Opinion: Price and Prejudice

The elimination of gender-based price discrimination is an important step towards equality.


Olivia Shubak

While the cost of women’s deodorant rises to hefty prices, men’s deodorant remains affordable

Olivia Shubak, Staff Writer

As seen in the picture above, the contrast in price is steep between the two products, but how are they any different? The products in both images are exactly the same except for the price and, of course, the marketing. Each shows an array of deodorants, but on the left, they are marketed toward women, and on the right toward men. 

For example, the brand on the left, Native, offers a variety of scents ranging from floral fragrances to ones with sweeter, fruity notes that are designed to appeal to women. The ones marketed toward men have a pungent, musky scent, which is viewed as traditionally masculine. Although stereotypical gender associations have lessened in significance, they remain present in marketing strategies. Even the packaging is deliberately developed to entice its intended demographic of consumers.

Hopefully, with the provided context, this image now elicits full-fledged outrage. 

While not all feminine products experience a price hike purely based on marketing, many do, ranging from hygienic products such as deodorant and shaving cream to services such as haircuts. In an article by Forbes, there were even reported disparities in the costs of dry cleaning between men and women.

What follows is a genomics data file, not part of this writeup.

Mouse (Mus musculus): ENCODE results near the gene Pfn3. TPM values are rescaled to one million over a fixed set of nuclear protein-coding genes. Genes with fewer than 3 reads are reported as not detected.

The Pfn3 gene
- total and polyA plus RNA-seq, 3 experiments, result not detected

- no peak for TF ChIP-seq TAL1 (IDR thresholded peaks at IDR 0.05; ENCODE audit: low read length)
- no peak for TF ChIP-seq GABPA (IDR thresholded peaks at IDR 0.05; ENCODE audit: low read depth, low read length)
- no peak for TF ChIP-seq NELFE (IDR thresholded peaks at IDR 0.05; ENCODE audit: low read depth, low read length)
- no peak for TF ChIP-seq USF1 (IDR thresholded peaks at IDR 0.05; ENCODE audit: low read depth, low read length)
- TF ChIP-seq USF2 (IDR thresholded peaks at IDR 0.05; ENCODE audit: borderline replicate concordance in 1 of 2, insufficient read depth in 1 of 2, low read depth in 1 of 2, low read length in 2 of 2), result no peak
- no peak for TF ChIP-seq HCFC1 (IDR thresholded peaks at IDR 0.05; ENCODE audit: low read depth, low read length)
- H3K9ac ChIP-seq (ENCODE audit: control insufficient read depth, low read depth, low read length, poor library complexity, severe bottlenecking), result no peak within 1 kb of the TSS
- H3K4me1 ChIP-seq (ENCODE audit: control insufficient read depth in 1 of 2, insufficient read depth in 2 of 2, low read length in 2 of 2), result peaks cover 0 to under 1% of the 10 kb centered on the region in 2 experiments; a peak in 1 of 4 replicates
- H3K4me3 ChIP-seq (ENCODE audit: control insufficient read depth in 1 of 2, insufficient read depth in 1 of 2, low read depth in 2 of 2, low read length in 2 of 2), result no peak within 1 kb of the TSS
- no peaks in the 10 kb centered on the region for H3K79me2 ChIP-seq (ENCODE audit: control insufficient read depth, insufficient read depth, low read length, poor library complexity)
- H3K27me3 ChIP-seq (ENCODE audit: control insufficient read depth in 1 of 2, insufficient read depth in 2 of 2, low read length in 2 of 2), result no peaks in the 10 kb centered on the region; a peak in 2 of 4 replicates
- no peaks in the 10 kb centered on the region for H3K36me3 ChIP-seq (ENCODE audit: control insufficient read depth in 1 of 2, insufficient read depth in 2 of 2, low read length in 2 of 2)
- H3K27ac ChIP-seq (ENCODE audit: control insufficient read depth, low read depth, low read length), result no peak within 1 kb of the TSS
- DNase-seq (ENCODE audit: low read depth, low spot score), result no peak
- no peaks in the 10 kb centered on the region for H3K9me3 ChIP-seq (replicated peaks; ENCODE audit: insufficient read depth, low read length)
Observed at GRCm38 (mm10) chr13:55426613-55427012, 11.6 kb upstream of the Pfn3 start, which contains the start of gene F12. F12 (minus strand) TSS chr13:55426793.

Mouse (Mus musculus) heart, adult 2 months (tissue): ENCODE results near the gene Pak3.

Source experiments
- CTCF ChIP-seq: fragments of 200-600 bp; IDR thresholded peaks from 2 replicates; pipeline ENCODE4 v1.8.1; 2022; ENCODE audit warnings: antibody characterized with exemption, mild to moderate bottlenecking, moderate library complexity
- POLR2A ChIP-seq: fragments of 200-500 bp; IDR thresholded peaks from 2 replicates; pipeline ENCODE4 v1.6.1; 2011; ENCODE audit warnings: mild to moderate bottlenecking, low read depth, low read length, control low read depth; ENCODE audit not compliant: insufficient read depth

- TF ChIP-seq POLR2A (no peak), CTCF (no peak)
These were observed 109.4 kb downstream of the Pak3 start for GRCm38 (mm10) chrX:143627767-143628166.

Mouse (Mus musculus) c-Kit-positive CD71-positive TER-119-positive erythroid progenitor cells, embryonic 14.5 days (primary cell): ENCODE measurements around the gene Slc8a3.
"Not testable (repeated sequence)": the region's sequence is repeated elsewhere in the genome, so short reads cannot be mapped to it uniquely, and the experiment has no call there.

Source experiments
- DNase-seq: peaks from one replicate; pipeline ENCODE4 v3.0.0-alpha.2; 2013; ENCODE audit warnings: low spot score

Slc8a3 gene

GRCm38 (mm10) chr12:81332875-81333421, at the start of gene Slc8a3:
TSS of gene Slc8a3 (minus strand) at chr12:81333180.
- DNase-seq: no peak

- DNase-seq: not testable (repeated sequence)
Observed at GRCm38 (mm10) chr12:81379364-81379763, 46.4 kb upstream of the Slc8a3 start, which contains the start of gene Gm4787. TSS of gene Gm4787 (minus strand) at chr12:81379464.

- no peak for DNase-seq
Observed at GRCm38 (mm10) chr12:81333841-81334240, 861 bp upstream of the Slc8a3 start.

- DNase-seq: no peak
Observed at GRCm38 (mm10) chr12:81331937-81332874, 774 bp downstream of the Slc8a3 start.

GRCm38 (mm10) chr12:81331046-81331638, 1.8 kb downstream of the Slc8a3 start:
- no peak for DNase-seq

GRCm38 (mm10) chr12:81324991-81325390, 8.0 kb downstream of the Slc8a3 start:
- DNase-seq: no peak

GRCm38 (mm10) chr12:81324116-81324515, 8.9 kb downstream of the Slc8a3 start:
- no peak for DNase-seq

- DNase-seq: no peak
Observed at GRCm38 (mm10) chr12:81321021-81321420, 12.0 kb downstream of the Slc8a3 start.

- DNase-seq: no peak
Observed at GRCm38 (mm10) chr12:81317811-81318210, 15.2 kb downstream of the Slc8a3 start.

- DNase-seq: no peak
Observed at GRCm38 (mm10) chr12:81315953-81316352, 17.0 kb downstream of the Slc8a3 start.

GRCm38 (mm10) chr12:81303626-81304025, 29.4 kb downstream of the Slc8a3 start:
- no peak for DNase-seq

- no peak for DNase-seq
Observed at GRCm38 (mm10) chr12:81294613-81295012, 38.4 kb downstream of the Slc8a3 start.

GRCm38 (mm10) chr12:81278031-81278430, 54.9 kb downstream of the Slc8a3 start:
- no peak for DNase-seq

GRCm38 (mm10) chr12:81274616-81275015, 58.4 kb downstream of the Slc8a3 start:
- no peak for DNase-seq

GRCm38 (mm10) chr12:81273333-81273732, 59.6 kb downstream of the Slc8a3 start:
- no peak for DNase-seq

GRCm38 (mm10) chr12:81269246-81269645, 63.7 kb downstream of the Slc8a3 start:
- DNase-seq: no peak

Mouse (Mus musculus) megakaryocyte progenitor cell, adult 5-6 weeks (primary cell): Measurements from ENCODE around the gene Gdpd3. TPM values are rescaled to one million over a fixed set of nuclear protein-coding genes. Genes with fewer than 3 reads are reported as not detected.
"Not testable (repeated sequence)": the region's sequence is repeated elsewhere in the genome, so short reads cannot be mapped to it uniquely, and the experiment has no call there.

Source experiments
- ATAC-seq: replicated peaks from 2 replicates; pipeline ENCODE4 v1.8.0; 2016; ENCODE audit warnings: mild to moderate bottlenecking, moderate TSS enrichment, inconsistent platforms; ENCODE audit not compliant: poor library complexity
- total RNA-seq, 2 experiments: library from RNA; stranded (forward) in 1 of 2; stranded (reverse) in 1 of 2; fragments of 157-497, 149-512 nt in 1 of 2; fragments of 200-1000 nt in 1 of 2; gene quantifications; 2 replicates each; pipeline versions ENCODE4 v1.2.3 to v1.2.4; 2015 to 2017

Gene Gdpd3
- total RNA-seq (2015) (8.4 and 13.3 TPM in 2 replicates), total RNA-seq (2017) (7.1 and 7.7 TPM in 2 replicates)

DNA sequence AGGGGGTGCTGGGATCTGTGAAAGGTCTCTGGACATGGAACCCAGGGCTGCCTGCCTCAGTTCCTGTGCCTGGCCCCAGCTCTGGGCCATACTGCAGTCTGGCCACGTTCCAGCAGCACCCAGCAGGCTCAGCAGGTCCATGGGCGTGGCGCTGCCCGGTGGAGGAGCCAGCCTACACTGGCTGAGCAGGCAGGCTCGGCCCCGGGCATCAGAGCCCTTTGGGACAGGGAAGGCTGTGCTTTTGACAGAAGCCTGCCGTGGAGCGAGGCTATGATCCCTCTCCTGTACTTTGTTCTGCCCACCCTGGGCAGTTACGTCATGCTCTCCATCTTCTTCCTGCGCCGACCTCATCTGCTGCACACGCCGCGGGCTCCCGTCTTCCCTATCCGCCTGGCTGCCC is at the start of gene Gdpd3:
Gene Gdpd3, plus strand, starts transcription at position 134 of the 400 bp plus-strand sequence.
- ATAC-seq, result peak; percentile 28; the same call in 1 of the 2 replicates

Although stereotypical gender associations have lessened in significance, they remain present in marketing strategies.

There are two major ways that price prejudice occurs. The first is portrayed in the previous example, with the sale of virtually the same products at vastly different prices depending on the target demographic. This is the phenomenon known as the “Pink Tax.” Secondly, bias emerges in the form of an actual tax on essential feminine products.

Depending on the source, the Pink Tax could refer to both the price hikes on products marketed to women and the tax on menstrual products. This understandably causes confusion; however, these notions are distinctly separate. Although the latter is an actual tax, it is the former which refers to the Pink Tax in its original, intended usage. Even more dizzying is that the tax on feminine products has been coined the “Tampon Tax” in order to differentiate the two.

The sales tax on period products, a basic necessity for all women, is an unmistakable display of gender inequity. It is implemented in 22 states. In some other states, the tax transpires undetected at the local level, in counties and cities.

It is estimated that in a single cycle, women use approximately 20 menstrual products or more, and over a lifetime of cycles the sum of expenditures on these products tallies quickly. The relevance of this issue is heightened by the demand for these vital products, which are made inaccessible to those in need by this prohibitive expense. 

The presence of gender-based price discrimination illustrates that there are still battles to fight. Feminist or not, these injustices require an evolution in current legislation and a greater level of attention in politics. The question that naturally arises is how can one work to amplify the conversation of gender equity in order to facilitate changes in society. The first step is raising awareness by any feasible means, firmly planting this pertinent matter on the map.